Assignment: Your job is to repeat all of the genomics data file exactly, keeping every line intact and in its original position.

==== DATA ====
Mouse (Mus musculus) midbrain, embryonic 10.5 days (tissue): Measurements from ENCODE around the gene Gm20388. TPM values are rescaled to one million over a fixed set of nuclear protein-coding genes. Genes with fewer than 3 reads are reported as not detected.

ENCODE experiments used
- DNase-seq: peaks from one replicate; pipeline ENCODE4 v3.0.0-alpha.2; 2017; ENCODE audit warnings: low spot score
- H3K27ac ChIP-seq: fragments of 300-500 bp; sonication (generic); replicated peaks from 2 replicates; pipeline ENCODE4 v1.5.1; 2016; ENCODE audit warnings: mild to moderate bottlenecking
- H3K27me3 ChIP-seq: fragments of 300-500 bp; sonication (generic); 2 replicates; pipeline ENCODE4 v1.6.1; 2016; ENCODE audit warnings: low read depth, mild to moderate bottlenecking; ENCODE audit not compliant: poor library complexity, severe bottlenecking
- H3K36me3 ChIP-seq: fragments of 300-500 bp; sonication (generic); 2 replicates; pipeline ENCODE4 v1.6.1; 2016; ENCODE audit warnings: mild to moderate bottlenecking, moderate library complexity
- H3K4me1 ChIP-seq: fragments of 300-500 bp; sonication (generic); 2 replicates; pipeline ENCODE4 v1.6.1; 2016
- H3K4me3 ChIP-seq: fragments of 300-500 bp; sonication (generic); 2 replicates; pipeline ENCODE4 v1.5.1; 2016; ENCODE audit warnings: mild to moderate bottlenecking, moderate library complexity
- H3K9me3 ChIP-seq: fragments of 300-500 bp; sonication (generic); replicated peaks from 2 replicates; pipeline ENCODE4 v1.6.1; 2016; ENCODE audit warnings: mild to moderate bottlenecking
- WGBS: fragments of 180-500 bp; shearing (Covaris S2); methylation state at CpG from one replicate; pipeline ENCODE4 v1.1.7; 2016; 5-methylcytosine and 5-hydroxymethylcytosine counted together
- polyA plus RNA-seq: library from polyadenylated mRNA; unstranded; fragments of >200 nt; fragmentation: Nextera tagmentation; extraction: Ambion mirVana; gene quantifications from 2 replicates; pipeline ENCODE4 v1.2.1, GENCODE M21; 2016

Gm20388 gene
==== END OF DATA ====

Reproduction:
Mouse (Mus musculus) midbrain, embryonic 10.5 days (tissue): Measurements from ENCODE around the gene Gm20388. TPM values are rescaled to one million over a fixed set of nuclear protein-coding genes. Genes with fewer than 3 reads are reported as not detected.

ENCODE experiments used
- DNase-seq: peaks from one replicate; pipeline ENCODE4 v3.0.0-alpha.2; 2017; ENCODE audit warnings: low spot score
- H3K27ac ChIP-seq: fragments of 300-500 bp; sonication (generic); replicated peaks from 2 replicates; pipeline ENCODE4 v1.5.1; 2016; ENCODE audit warnings: mild to moderate bottlenecking
- H3K27me3 ChIP-seq: fragments of 300-500 bp; sonication (generic); 2 replicates; pipeline ENCODE4 v1.6.1; 2016; ENCODE audit warnings: low read depth, mild to moderate bottlenecking; ENCODE audit not compliant: poor library complexity, severe bottlenecking
- H3K36me3 ChIP-seq: fragments of 300-500 bp; sonication (generic); 2 replicates; pipeline ENCODE4 v1.6.1; 2016; ENCODE audit warnings: mild to moderate bottlenecking, moderate library complexity
- H3K4me1 ChIP-seq: fragments of 300-500 bp; sonication (generic); 2 replicates; pipeline ENCODE4 v1.6.1; 2016
- H3K4me3 ChIP-seq: fragments of 300-500 bp; sonication (generic); 2 replicates; pipeline ENCODE4 v1.5.1; 2016; ENCODE audit warnings: mild to moderate bottlenecking, moderate library complexity
- H3K9me3 ChIP-seq: fragments of 300-500 bp; sonication (generic); replicated peaks from 2 replicates; pipeline ENCODE4 v1.6.1; 2016; ENCODE audit warnings: mild to moderate bottlenecking
- WGBS: fragments of 180-500 bp; shearing (Covaris S2); methylation state at CpG from one replicate; pipeline ENCODE4 v1.1.7; 2016; 5-methylcytosine and 5-hydroxymethylcytosine counted together
- polyA plus RNA-seq: library from polyadenylated mRNA; unstranded; fragments of >200 nt; fragmentation: Nextera tagmentation; extraction: Ambion mirVana; gene quantifications from 2 replicates; pipeline ENCODE4 v1.2.1, GENCODE M21; 2016

Gm20388 gene